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Which, as it were in gentle amity,
Woman! when I behold thee flippant, vain,
Inconstant, childish, proud, and full of fancies;
Without that modest softening that enhances
E'en then, elate, my spirit leaps and prances,
E'en then my soul with exultation dances
Heavens! how desperately do I adore
1 hotly burn—to be a Calidore— A very Red Cross Knight—a stout Leander—
Might I be loved by thee like these of yore.
Light feet, dark violet eyes, and parted hair;
Soft dimpled hands, white neck, and creamy breast;
Are things on which the dazzled senses rest
To turn my admiration, though unpossess'd
They be of what is worthy,—though not drest,
These lures I straight forget,—e'en ere I dine,
Or thrice my palate moisten: but when I mark
My ear is open like a greedy shark,
Ah! who can e'er forget so fair a being!
Who can forget her half-retiring sweets?
God! she is like the milk-white lamb that bleats For man's protection. Surely the All-seeing, Who joys to see us with his gifts agreeing,
Will never give him pinions, who intreats
Such innocence to ruin,—who vilely cheats A dove-like bosom. In truth there is no freeing One's thoughts from such a beauty; when I hear
A lay that once I saw her hand awake, Her form seems floating palpable, and near:
Had I e'er seen her from an arbour take A dewy flower, oft would that hand appear,
And o'er my eyes the trembling moisture shake.
ODE TO A NIGHTINGALE.
My heart aches, and a drowsy numbness pains
My sense, as though of hemlock I had drunk,
One minute past, and Lethe-wards had sunk:
2. O for a draught of vintage, that hath been
Cool'd a long age in the deep-delved earth, Tasting of Flora and the country-green,
Dance, and Provencal song, and sun-burnt mirth!
O for a beaker full of the warm South,
With beaded bubbles winking at the brim,
What thou among the leaves hast never known, The weariness, the fever, and the fret
Here, where men sit and hear each other groan; Where palsy shakes a few, sad, last grey hairs, Where youth grows pale, and spectre-thin, and dies; Where but to think is to be full of sorrow And leaden-eyed despairs; Where beauty cannot keep her lustrous eyes, Or new Love pine at them beyond to-morrow.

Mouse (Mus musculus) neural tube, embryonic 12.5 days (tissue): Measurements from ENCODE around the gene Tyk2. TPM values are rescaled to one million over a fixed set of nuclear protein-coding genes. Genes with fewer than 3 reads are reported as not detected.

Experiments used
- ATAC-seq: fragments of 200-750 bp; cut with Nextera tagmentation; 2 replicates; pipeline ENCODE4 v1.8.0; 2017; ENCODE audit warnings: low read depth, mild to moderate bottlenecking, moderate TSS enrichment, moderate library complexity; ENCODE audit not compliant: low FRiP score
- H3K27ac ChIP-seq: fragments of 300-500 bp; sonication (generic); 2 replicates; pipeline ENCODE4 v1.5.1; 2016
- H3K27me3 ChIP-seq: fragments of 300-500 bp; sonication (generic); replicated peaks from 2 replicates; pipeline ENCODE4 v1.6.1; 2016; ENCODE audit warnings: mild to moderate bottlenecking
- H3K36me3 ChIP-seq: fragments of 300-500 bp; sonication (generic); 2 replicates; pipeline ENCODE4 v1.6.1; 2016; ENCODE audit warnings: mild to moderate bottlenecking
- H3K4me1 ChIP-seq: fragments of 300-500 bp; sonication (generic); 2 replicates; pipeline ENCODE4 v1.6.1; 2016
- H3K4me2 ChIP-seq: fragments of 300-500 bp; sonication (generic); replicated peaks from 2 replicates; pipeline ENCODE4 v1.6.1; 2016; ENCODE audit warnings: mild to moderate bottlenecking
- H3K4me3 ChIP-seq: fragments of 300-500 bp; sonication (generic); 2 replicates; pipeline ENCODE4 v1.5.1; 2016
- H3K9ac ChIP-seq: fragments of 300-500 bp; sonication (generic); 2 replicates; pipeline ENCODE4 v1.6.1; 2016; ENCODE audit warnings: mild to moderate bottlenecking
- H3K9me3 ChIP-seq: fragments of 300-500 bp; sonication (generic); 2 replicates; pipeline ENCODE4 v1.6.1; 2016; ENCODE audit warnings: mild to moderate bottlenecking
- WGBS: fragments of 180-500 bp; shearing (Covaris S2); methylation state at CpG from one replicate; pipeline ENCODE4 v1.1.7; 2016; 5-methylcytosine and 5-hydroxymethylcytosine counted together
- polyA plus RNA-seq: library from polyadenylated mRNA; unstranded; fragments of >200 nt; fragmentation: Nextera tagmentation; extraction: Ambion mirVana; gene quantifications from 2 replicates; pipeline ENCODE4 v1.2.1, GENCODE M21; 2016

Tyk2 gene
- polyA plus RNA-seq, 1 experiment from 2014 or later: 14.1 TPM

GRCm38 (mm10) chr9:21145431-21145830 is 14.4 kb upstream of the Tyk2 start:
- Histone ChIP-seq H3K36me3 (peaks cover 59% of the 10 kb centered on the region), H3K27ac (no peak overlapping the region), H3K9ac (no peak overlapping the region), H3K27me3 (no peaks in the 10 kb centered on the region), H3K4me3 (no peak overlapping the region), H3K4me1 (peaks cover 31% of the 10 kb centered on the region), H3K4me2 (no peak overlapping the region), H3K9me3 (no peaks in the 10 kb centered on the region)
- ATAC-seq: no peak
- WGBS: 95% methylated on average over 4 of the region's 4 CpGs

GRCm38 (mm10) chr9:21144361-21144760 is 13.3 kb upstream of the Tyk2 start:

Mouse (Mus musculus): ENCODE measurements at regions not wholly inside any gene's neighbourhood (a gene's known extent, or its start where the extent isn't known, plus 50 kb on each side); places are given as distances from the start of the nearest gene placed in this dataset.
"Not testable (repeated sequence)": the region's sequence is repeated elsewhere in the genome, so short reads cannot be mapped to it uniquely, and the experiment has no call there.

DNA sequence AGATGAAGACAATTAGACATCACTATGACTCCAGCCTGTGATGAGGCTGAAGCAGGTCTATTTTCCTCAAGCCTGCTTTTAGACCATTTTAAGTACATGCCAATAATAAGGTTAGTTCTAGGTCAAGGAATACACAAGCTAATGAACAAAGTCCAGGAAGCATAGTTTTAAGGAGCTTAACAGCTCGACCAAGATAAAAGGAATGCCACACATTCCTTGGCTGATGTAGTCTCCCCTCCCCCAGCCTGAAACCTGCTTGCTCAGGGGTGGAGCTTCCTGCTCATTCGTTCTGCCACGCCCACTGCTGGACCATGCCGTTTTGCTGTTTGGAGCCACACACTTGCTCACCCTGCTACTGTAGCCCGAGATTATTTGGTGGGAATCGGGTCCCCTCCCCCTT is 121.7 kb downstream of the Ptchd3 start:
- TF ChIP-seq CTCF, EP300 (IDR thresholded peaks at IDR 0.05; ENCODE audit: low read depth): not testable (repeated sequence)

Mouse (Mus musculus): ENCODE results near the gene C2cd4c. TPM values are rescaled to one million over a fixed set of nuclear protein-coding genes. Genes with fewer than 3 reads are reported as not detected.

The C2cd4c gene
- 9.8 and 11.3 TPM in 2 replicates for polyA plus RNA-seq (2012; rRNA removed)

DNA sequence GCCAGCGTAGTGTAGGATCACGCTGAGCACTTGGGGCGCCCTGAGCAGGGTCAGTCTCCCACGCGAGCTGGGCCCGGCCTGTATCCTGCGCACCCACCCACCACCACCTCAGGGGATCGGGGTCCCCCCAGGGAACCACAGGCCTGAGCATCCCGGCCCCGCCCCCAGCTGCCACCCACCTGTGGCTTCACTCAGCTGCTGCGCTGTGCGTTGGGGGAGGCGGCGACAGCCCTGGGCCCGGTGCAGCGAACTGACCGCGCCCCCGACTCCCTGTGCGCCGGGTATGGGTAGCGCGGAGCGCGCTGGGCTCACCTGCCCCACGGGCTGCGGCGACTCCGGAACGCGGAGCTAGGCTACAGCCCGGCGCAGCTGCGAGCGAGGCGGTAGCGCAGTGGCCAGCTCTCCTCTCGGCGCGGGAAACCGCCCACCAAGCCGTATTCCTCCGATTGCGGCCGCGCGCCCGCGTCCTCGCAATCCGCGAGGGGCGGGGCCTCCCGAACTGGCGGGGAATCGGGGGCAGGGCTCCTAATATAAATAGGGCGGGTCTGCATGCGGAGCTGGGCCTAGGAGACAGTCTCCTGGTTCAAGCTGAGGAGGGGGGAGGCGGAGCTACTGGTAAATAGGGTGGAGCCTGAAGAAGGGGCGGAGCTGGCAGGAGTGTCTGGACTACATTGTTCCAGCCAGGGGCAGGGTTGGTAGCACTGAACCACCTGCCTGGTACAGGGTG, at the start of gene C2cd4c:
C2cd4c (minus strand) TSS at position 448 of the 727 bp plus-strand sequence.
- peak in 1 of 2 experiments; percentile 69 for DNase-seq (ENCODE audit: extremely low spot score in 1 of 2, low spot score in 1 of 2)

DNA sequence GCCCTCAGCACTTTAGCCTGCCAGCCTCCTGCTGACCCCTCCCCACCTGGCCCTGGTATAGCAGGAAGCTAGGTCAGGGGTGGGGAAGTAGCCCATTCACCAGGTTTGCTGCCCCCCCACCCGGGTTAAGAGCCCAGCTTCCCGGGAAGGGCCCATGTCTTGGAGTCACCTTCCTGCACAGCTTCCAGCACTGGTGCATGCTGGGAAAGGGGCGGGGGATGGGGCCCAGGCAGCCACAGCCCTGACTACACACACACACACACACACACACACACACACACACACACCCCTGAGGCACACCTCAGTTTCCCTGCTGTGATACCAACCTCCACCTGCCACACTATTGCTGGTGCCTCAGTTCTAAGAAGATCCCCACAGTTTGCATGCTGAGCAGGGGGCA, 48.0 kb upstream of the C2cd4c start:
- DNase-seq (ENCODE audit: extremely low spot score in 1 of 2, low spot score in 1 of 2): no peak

4. Away! away! for I will fly to thee,
Not charioted by Bacchus and his pards, But on the viewless wings of Poesy,
Though the dull brain perplexes and retards:
And haply the Queen-Moon is on her throne,
I cannot see what flowers are at my feet,
Nor what soft incense hangs upon the boughs,
But, in embalmed darkness, guess each sweet
The murmurous haunt of flies on summer eves.
6. Darkling I listen; and for many a time
I have been half in love with easeful Death, Call'd him soft names in many a mused rhyme,
To take into the air my quiet breath; Now more than ever seems it rich to die, To cease upon the midnight with no pain, While thou art pouring forth thy soul abroad In such an ecstasy! Still wouldst thou sing, and I have ears in vain— To thy high requiem become a sod.
7. Thou wast not born for death, immortal Bird!
No hungry generations tread thee down; The voice I hear this passing night was heard
In ancient days by emperor and clown:
Through the sad heart of Ruth, when sick for home,
To toll me back from thee to my sole self! Adieu! the fancy cannot cheat so well
As she is famed to do, deceiving elf. Adieu! adieu! thy plaintive anthem fades
Past the near meadows, over the still stream,
Was it the vision, or a waking dream?
ODE ON A GRECIAN URN.
Thou still unravish'd bride of quietness!
Thou foster-child of Silence and slow Time, Sylvan historian, who canst thus express
A flowery tale more sweetly than our rhyme:
Of deities or mortals, or of both,
What men or gods are these? What maidens loath 1
What pipes and timbrels? What wild ecstasy?
2. Heard melodies are sweet, but those unheard
Are sweeter; therefore, ye soft pipes, play on;
Pipe to the spirit ditties of no tone: